The city is one step closer to making hotel development easier by reducing parking requirements, and it may do the same for other types of project.
The Raleigh City Council on Tuesday asked Raleigh’s Planning Commission to review a staff proposal to reduce downtown hotel parking requirements from one space per room to one space for every two rooms.
The commission, comprised of Raleigh residents appointed by council members to offer advice on growth and development issues, is likely to consider the change later this month. It would then make a recommendation to the council. The council isn’t likely to vote on proposed changes until next month.
The city’s proposal comes after a hospitality consultant in October predicted that the convention center would struggle and Raleigh would have trouble recruiting big businesses downtown if the city doesn’t add large hotels.
The consultant suggested loosening the city’s required parking space-to-hotel room ratio. And council members then instructed staff to craft a proposal that would make development easier without causing transportation issues.
Since then, The News & Observer announced plans to sell its property on South McDowell Street to a hotel developer. But details about the size of the hotel have been unavailable.
On Tuesday, council members seemed supportive of proposed parking changes that could lure more hotels.
“Obviously we want to put as few spaces down there as possible so we can spend more on other things,” Councilman Russ Stephenson said.
Staff members crafted recommendation after comparing Raleigh to similarly-sized cities, as well as others in North Carolina.
Councilwoman Mary-Ann Baldwin asked the staff and the Planning Commission to consider lowering the ratio even more. Baldwin said she aimed to encourage other modes of transit.
“Some cities don’t have any parking requirements,” she said. “I’m not saying we go to zero, but is there a number in between that might make more sense.”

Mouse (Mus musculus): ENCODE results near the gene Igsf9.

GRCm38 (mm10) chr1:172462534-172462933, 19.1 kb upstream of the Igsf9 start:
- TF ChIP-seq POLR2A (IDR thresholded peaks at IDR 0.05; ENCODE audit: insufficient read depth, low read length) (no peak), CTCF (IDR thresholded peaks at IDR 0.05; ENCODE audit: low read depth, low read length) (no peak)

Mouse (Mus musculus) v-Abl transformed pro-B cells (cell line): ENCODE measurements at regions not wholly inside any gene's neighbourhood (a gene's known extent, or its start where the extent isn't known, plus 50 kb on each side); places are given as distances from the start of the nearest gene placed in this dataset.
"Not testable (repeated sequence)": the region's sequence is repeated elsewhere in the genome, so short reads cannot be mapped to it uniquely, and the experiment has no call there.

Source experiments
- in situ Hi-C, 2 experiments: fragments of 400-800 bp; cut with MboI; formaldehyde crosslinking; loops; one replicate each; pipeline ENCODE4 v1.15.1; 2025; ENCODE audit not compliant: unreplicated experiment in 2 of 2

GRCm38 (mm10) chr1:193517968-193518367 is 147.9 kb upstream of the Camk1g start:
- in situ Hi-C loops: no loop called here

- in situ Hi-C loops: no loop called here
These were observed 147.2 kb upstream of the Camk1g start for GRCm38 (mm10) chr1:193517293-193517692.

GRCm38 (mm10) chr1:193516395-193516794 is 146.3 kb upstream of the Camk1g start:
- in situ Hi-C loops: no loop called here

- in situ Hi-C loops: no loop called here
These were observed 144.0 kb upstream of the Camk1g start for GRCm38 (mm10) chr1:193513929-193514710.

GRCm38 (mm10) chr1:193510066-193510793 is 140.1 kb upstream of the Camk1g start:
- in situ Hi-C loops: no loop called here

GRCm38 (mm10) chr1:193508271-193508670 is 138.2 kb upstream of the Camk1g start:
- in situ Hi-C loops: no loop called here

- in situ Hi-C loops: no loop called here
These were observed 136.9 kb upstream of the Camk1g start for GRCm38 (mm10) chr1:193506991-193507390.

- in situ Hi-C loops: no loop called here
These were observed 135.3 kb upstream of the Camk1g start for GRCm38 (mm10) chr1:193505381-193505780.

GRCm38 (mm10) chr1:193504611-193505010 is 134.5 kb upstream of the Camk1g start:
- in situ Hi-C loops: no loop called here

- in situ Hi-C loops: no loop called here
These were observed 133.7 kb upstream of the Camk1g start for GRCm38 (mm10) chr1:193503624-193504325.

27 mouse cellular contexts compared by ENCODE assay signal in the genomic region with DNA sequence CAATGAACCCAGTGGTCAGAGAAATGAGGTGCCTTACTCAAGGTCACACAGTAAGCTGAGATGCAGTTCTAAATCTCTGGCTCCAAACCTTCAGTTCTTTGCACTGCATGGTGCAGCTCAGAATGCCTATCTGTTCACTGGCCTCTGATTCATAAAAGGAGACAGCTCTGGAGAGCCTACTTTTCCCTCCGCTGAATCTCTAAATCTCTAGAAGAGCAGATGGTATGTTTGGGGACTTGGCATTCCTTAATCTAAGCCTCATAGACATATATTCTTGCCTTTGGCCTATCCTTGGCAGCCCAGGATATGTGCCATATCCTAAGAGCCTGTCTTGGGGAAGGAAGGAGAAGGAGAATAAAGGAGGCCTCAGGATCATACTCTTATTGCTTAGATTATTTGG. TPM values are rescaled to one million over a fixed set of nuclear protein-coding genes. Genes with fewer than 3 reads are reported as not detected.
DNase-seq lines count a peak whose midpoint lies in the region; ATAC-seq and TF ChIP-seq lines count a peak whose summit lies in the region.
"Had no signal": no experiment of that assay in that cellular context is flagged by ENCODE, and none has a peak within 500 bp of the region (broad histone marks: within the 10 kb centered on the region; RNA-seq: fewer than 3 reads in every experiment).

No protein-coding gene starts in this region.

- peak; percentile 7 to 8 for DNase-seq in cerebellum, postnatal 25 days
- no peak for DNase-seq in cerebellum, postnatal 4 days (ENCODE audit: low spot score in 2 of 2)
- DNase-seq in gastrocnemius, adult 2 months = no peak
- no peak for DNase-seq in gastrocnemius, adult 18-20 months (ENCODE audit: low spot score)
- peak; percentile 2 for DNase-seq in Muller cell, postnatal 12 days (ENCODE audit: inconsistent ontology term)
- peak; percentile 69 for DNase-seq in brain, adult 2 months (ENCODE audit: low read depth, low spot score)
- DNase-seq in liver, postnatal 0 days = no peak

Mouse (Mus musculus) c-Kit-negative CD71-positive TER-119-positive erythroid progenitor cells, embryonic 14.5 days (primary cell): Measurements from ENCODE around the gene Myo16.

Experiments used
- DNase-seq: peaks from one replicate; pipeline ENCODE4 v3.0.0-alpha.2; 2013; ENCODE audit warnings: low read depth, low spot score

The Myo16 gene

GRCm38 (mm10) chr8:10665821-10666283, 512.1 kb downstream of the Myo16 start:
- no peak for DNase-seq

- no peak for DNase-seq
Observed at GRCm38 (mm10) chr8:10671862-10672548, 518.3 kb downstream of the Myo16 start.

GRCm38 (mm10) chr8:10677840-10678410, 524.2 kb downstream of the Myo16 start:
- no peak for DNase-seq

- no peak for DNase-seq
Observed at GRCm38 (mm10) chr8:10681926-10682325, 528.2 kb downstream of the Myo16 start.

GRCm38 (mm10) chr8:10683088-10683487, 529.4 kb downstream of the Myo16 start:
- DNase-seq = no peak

Councilman Bonner Gaylord suggested the city consider reducing its parking requirements across the board. Developers of buildings that are between 10,000 and 50,000 square feet tend to have the most trouble complying with city rules, he said.
“The private market will take care of parking if we let them do it,” Gaylord said after the council’s meeting.
And the timing is right to encourage other modes of transportation, he said. Wake County is expected to ask voters to approve a bond referendum this fall to fund a transit plan that expands bus systems and builds the framework for a regional commuter rail line.
Gaylord suggested that the planning commission review parking requirements for other development types too. Others, however, sought to review other parking requirements separately.
“I am of the belief that we roll slow,” Councilwoman Kay Crowder said. “To give it all out at the very beginning without trying it first seems a bit risky to me."
Hotel parking requirements should be considered separately from requirements for other types of projects, such as offices, because the developments cater to different demographics, Mayor Nancy McFarlane said.
Hotel customers often check in without cars, while other developments typically draw locals who need to drive to the location, she said
“I think the hotels are a little different animal,” McFarlane said.
The council opted to separate parking requirement reviews. The planning commission will move forward with its review of hotel parking, exclusively, while city staff will investigate the potential effects of reducing requirements for other types of development.